Wednesday, February 28, 2007
Aung San Suu Kyi
The struggle for democracy and human rights in Burma is a struggle for life and dignity. It is a struggle that encompasses our political, social and economic aspirations. To bring Burma democracy, AUNG SAN SUU KYI has lost both family and her own freedom.
Aung San Suu Kyi was born on June 19, 1945 in the city of Rangoon. She is the daughter of General Aung San and Daw Khin Kyi.
Her father was the national leader of Burma until his assassination on July 17, 1947. His death is considered to be one of the main contributors to her fight for peace and independence for the country of Burma. Aung San Suu Kyi was educated in the city of Rangoon until she was 15 years old.
In 1960, her mother was appointed the Burmese ambassador to India and Nepal. She accompanied her mother to Delhi where she studied politics at Delhi University. From 1964 to 1967, she continued her education at St. Hugh's College and Oxford University where she received a bachelors degree in economics, politics, and philosophy.
During the next several years she worked abroad, including an assignment with the United Nations in New York.
In 1972, she met the British Tibetan scholar Dr. Michael Aris and the couple soon married. In 1973, Suu Kyi gave birth to her first child, Alexander in London. In 1977 she later gave birth to her second child, Kim, in Oxford. While in Burma she joined the pro-democracy movement, the National League for Democracy (NLD), which was pushing for political reforms in Burma. Aung San Suu Kyi traveled extensively throughout the country, giving hundreds of speeches often to crowds of thousands, in an attempt to unite the people and reinstill their courage in achieving their long-sought goal of freedom.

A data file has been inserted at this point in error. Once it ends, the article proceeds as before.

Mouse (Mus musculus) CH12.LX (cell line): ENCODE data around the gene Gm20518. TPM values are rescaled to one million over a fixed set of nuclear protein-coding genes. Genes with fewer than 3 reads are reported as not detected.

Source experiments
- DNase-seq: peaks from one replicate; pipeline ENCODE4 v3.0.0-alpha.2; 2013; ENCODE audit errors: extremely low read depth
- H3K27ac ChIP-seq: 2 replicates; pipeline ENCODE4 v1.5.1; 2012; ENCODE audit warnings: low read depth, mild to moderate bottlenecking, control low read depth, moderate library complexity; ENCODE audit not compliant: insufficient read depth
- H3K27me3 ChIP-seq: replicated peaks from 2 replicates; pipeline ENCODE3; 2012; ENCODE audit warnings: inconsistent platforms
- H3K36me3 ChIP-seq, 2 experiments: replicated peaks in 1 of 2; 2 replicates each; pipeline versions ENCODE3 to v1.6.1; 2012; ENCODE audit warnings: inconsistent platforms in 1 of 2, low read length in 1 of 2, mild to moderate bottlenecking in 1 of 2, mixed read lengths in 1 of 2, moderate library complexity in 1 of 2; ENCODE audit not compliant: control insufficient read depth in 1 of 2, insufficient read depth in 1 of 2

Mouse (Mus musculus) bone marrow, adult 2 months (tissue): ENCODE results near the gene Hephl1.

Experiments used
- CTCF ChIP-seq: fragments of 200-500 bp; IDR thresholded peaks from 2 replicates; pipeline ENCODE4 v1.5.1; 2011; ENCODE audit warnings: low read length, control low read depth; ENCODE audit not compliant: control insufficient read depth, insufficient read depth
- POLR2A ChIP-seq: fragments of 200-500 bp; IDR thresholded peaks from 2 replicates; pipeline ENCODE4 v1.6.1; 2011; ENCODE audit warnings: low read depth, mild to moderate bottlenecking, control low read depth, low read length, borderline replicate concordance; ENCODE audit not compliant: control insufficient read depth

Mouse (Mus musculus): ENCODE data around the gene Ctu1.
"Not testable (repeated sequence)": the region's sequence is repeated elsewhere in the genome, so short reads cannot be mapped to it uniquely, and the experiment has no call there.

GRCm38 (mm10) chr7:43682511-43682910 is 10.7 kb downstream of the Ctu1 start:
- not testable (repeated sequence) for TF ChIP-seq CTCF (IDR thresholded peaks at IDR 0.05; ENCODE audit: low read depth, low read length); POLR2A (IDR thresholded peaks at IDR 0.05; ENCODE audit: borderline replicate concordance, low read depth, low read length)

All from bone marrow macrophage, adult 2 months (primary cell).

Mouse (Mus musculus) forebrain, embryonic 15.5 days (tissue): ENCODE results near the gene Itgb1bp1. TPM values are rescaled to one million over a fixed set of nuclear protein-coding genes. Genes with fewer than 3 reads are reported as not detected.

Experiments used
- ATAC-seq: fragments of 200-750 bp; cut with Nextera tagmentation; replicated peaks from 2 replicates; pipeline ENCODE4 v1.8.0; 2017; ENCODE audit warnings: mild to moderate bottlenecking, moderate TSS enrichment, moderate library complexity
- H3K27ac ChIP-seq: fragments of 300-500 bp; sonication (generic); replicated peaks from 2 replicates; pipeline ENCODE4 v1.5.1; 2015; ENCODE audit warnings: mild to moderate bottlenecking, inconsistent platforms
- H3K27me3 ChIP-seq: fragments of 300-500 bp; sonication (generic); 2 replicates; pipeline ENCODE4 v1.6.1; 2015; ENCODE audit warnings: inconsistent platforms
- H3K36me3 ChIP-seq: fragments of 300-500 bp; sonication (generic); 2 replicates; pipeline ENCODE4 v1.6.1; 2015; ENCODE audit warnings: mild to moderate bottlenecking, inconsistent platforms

She was loved and revered by the Burmese people in their's country's time of darkness. As Aung San Suu Kyi gained in popularity, military harassment of her campaign esclated.
In July, 1989, she was placed under house arrest. Aung San Suu Kyi would spend the next six years of her life at her lakeside villa in Rangoon to serve her house arrest. She wrote many speeches and books that were published.
During this time she received many awards dealing with her great aspiration toward peace. However, what is considered to be her greatest honor was the Nobel Peace Prize that she won on October 14, 1991. With her prize money of 1.3 million dollars she established a health and education trust for the Burmese people. In March 1999, her husband, Michael Aris, died of prostate cancer in London. Aris was a senior research fellow in Tibetan and Himalayan studies at Oxford University.
Aung San Suu Kyi keeps on fighting for democracy and freedom in her homeland of Burma. She has dedicated her life to the citizens of Burma so that they can experience the freedom that they deserve. She has secured her name in Burmese history and will forever fight for democrac
Have a Nice Day!